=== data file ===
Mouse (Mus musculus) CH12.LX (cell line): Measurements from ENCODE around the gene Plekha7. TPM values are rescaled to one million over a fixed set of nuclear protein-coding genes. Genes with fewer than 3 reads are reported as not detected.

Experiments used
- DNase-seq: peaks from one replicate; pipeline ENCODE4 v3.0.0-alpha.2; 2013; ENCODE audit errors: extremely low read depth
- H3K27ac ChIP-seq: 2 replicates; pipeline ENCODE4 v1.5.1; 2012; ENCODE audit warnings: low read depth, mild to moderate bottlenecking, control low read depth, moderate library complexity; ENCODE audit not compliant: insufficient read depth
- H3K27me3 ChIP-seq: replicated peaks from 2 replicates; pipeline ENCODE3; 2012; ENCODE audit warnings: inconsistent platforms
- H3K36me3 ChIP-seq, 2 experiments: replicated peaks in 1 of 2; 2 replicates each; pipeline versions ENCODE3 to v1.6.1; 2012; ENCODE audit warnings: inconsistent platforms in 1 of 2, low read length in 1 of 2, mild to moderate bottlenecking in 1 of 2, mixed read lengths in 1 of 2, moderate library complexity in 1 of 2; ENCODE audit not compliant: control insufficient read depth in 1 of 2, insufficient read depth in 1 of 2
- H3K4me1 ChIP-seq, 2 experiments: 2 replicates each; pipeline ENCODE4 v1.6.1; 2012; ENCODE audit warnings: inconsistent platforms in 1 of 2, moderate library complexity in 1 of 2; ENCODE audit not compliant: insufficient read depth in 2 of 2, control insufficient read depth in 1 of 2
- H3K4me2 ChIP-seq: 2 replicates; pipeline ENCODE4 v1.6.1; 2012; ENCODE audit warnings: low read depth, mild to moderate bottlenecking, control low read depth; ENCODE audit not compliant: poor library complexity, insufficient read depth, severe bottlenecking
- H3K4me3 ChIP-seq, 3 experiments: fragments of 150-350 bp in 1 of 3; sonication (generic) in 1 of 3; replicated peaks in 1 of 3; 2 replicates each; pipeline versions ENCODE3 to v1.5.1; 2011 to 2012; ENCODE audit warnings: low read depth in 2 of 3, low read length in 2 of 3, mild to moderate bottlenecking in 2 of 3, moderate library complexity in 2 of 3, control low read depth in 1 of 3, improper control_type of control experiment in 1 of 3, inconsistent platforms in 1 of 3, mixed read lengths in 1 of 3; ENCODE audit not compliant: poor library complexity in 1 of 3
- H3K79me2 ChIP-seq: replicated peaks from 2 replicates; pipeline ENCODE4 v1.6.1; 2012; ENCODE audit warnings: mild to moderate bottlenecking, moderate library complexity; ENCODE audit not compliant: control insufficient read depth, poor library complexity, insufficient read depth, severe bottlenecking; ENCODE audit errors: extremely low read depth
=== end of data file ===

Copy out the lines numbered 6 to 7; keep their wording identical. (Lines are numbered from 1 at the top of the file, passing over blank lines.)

- H3K36me3 ChIP-seq, 2 experiments: replicated peaks in 1 of 2; 2 replicates each; pipeline versions ENCODE3 to v1.6.1; 2012; ENCODE audit warnings: inconsistent platforms in 1 of 2, low read length in 1 of 2, mild to moderate bottlenecking in 1 of 2, mixed read lengths in 1 of 2, moderate library complexity in 1 of 2; ENCODE audit not compliant: control insufficient read depth in 1 of 2, insufficient read depth in 1 of 2
- H3K4me1 ChIP-seq, 2 experiments: 2 replicates each; pipeline ENCODE4 v1.6.1; 2012; ENCODE audit warnings: inconsistent platforms in 1 of 2, moderate library complexity in 1 of 2; ENCODE audit not compliant: insufficient read depth in 2 of 2, control insufficient read depth in 1 of 2